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The arrival of summer means school is out for the millions of children across the country. This includes many high school students who have their driver’s license. More teen drivers on the road, unfortunately, means more car accidents involving teen drivers.

According to statistics from the Centers for Disease Control and Protection (CDC), the leading cause of death for teens in this country is car accidents. The data shows that drivers between the ages of 16 and 19 are more three times more likely to be in a crash than a driver who is 20 years of age or older. Male teen drivers are more likely to be involved in a fatal crash than female teen drivers.




There are more than 30,000 victims killed in car accidents in the U.S. every year and sadly, many of those victims are teens. Even though many teen drivers complete driver education courses before they are allowed to have a driver’s license, many of these crashes are caused by teens who were engaging in negligent or reckless behavior immediately before the crash occurred.

Parents need to be aware of what the most common causes of teen driver car crashes are:

Inexperience: Many teen crashes are a result of the driver’s inexperience behind the wheel. A teen’s decision-making skills are still being formed and this can often affect the decisions they do make, as many parents of teens can attest. Driving often presents situations where the driver needs to make split-second decisions and a teen driver is not always able to recognize those situations quickly enough. Teens also do not always make the best decisions, such as having several other teens in the vehicle with them, using their cell phone while driving, or engage in other activities which can cause distractions and take their focus off the road.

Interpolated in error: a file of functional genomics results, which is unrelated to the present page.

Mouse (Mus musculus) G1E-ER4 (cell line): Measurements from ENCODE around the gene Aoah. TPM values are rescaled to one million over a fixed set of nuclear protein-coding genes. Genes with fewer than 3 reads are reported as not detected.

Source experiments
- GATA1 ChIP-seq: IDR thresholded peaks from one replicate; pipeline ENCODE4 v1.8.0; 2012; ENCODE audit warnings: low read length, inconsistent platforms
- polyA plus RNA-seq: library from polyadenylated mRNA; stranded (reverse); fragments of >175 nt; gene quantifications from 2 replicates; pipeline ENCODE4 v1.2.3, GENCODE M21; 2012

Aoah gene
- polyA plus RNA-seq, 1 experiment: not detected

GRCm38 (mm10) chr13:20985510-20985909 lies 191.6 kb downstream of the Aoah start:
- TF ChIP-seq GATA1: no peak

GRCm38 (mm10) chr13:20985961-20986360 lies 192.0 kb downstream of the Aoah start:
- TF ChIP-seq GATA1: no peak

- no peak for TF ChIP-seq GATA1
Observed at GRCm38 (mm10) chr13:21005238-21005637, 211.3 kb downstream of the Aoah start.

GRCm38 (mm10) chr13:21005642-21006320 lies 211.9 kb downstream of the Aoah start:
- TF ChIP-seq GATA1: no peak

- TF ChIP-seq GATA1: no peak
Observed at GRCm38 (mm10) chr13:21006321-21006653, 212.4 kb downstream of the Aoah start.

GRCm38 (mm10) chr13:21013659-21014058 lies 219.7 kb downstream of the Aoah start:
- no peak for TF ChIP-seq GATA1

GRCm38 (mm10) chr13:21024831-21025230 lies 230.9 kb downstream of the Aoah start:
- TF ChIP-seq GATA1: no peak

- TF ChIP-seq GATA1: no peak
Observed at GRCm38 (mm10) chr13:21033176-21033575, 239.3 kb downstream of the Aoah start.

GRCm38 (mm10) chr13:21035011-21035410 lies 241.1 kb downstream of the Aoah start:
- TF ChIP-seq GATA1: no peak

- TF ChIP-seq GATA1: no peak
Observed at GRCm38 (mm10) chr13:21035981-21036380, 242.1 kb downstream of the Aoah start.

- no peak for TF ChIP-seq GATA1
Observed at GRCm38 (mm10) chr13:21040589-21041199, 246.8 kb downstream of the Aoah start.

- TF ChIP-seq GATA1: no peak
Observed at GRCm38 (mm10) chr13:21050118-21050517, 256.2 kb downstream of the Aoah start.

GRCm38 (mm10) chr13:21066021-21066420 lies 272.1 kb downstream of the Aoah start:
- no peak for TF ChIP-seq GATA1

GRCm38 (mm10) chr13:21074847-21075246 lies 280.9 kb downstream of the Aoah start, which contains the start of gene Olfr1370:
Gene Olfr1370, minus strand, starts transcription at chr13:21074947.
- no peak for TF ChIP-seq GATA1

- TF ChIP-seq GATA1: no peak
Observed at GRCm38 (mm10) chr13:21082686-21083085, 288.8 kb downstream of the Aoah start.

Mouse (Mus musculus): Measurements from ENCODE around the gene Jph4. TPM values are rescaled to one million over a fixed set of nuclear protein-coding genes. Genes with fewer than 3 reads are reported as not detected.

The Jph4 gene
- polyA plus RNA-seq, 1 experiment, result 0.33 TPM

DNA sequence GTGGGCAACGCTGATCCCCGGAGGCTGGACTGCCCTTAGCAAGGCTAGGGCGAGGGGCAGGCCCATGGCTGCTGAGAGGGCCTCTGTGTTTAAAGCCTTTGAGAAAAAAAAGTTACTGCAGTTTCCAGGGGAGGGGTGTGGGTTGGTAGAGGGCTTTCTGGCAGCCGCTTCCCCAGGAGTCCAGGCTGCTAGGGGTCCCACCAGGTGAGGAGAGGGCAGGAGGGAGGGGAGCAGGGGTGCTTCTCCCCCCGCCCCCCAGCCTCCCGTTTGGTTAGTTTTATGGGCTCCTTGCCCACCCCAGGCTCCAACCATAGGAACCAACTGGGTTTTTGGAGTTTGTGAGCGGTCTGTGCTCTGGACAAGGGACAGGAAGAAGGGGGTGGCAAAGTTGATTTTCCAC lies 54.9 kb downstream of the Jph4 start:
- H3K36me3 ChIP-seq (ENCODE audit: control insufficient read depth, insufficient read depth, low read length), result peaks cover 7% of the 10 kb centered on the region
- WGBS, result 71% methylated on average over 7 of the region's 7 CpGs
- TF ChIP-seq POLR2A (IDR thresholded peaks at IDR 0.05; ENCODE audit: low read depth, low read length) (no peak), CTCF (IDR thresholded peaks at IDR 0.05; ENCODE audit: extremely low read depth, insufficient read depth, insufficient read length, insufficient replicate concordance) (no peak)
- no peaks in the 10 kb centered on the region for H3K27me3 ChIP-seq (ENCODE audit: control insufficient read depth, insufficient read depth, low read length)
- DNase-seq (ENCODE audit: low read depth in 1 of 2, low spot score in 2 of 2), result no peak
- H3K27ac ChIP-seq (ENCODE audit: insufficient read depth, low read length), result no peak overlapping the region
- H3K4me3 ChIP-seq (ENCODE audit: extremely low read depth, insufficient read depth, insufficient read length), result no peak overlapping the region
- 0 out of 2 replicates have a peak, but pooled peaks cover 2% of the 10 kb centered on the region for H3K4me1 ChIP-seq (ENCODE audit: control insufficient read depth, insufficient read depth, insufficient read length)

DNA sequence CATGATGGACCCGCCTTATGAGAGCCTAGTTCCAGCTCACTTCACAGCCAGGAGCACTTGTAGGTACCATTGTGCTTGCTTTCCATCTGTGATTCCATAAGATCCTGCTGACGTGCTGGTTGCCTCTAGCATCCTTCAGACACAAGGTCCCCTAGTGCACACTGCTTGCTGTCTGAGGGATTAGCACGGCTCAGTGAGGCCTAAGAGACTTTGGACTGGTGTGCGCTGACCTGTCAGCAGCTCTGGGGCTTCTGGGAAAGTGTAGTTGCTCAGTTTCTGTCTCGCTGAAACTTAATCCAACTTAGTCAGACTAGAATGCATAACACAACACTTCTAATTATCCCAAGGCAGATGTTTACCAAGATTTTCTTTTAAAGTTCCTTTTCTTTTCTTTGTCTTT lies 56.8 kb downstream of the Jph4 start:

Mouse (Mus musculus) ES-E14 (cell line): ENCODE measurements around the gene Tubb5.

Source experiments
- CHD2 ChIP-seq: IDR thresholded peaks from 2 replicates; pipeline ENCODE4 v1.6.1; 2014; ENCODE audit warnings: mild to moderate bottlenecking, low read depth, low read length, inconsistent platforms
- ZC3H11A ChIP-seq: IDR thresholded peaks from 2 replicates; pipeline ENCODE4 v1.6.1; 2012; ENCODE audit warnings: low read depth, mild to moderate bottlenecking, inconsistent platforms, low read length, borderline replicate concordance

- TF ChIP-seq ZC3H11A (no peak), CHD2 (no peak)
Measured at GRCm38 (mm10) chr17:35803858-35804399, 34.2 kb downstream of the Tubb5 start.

Alcohol: Driving gives teenagers a lot more independence than they have when they need to depend on their parents to get to their destinations. Unfortunately, this newfound freedom often leads to poor decisions, such as drinking and driving. According to national statistics, in one year, at least 15 percent of the teen drivers involved in car accidents had a blood alcohol content (BAC) of 0.08 percent or higher, more than the legal limit for adult drivers. Virginia, like many states, have enacted zero tolerance laws which say that it is illegal for anyone under the age of 21 to drink and drive, no matter what their BAC percent is.

Contact a Va. Personal Injury Attorney

Unfortunately, no matter how safe a driver your teen is, there is always the risk that other drivers on the road will not be. If your teen has been injured in a crash caused by another driver, contact a seasoned Virginia car accident attorney to discuss what legal recourse you may have for your child’s injuries.

Our Virginia injury law firm has successfully advocated for many injured clients in getting the damages they deserved for their injuries and would be happy to discuss the details of your child’s injuries and how we can help. For more information, check out our free safety and injury checklist for children and teens.

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